Text Structure: Problem & Solution

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Objective

SWBAT analyze text to identify problem and solution structure.

Big Idea

Students continue working through the structures using interactive notes!

Advanced Organizer

7 minutes

As we move through the text structures, it is important to review the structures we have already discussed.  Recalling information will help us bridge new information and make connections to our learning.

I ask the students to brainstorm the text structures we have learned and a brief description of each structure.  I'll allow them about five minutes to do this, without using their notes.  I want them to think and recall what they can without using their notes. 

I'll circulate through the room, assessing their progress. 

Finally, I'll ask volunteers to read their answers and write responses onto the board. 

Then, I'll write problem and solution on the board and ask the students to predict what they think this structure will look like.  We can discuss this as a class as well. 

Instruction

25 minutes

To begin with, I will pass out the blank graphic organizer template and have the students work to cut out the template paragraph and Graphic Organizer  The students really enjoy using the graphic organizers to take notes.  They are very engaging and really provide the students with an organized tool to study from later.  I have found these very helpful templates at imlovinlit.blogspot.com.  They are a nominal fee and are worth every penny!

I will allow the students about six minutes to cut out the template and set up their interactive spirals.  The paragraph is placed at the top of the spiral page and the graphic organizer is placed on the bottom to complete the assembled graphic organizer

Once the students have everything taped in and ready to go, I will project the Text Structure power point and on the slide that is titled Problem/Solution.  I will go through the slides on problem and solution.  When it comes to teaching the structure of problem and solution I want to point out an author's use of synonyms for the words problem and solution.  How does the author present the problem?  It is important to identify the problem.  Then, I want to point out the solution and how it is presented. I will go through the power point, modeling with the two examples provided in the power point. 

I will highlight the problem and then the solution and discuss how they are presented. 

 

Guided Practice/Independent

15 minutes

Now it is time for the students to see how the structure is built.  To do this, and to engage them, I like to use colors!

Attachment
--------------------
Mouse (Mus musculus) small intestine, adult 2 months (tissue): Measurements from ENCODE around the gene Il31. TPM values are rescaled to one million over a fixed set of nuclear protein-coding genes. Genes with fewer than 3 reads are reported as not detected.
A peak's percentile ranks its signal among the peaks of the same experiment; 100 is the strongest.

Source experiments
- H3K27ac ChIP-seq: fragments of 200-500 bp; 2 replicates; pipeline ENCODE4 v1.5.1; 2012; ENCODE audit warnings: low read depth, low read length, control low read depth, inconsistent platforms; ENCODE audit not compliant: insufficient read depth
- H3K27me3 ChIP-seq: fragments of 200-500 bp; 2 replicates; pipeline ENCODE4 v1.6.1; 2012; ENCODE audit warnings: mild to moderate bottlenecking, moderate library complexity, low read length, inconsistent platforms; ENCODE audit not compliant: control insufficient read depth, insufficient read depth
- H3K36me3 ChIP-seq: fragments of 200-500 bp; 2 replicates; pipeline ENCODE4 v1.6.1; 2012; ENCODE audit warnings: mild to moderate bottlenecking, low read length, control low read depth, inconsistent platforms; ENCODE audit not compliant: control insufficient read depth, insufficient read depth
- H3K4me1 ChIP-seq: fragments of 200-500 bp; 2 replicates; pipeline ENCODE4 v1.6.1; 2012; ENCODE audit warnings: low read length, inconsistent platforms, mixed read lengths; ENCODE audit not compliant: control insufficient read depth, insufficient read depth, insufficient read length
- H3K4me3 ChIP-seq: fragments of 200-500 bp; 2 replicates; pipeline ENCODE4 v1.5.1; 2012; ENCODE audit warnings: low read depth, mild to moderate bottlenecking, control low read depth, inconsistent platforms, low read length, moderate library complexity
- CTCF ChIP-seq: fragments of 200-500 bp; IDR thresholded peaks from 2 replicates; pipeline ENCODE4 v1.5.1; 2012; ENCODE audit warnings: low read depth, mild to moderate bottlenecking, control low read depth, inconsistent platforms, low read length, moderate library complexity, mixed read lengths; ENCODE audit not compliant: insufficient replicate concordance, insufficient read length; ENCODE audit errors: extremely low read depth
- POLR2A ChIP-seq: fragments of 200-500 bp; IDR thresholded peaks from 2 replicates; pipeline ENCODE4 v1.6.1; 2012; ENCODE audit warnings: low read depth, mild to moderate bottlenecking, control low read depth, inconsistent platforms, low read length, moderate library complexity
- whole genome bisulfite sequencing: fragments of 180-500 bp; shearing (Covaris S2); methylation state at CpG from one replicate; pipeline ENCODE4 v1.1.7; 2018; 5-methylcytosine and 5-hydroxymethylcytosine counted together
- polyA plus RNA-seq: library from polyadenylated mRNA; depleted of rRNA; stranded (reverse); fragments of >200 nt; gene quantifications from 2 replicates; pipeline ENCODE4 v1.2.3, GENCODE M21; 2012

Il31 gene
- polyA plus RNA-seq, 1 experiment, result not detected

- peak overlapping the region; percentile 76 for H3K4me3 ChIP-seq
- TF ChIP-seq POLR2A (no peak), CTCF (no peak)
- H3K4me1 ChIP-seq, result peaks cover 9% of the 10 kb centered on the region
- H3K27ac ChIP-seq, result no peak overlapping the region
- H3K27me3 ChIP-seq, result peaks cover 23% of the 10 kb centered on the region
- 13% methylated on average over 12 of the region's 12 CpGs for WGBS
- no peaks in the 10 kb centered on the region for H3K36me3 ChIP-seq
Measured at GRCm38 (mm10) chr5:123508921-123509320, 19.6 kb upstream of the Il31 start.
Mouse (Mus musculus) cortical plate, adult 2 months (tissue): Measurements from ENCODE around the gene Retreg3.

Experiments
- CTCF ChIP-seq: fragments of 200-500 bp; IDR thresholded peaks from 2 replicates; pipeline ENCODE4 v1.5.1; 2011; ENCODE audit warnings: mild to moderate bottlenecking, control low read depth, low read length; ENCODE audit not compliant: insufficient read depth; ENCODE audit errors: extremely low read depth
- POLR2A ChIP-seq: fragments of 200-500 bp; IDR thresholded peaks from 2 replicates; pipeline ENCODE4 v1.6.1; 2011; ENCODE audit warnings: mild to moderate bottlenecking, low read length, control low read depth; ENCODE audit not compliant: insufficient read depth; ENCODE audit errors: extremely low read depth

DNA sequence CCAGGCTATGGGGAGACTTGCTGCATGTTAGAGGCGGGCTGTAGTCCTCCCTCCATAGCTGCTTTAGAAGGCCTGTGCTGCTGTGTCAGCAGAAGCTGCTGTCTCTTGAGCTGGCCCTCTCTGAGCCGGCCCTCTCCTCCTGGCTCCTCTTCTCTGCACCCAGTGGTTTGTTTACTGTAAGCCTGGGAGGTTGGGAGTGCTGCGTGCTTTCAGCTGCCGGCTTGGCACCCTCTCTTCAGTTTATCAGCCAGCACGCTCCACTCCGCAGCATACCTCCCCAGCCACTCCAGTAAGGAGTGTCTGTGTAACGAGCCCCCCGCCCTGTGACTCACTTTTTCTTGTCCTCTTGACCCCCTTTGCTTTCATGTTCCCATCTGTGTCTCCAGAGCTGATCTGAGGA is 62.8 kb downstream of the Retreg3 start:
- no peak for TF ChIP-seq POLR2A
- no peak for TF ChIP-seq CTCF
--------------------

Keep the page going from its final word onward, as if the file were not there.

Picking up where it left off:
I will project the paragraph from the template onto the board and have the students open their interactive spirals to the template.  I will use this paragraph as guided practice. 

First, I will read the paragraph aloud so the students are able to focus on the content of the paragraph.  Next, we will discuss the main idea of the paragraph and what it is about.  Finally, I want the students to see the details found within the paragraph and that create the structure. 

I'll go through with the students and underline the problem using one color and then the solution in another color.  I'll have the students follow along with me in their own spirals.    As we are underlining the details, I like to ask how this detail contributes to the structure.  What does it help me understand?

Next, using the graphic organizer, I will guide the students on how to complete it using the paragraph.  First, we will decide on and write the topic of the paragraph on the flap that folds over the cover (problem/solution)  of the graphic organizer.  Next, we will go through and write the problem under the problem section of the graphic organizer and then the solution under the solution side.  I like to color code the details in the paragraph to the flap.  It helps the students see how the structure is created. 

As they are working, I will monitor their progress. 

Closure

7 minutes

Problem and Solution text structure can be a little tricky for students to master.  Unless the author comes out and directly states the problem, the students can struggle with drawing their own conclusions.   I want them to think beyond what it is and start to think why it is used?  What are the benefits of writing in this structure? When might an author write using this structure? 

I'll ask the students to complete a Closure Slip.  I can collect this for assessment and use to drive future lessons.  Closure slips also really help the students process what they have learned.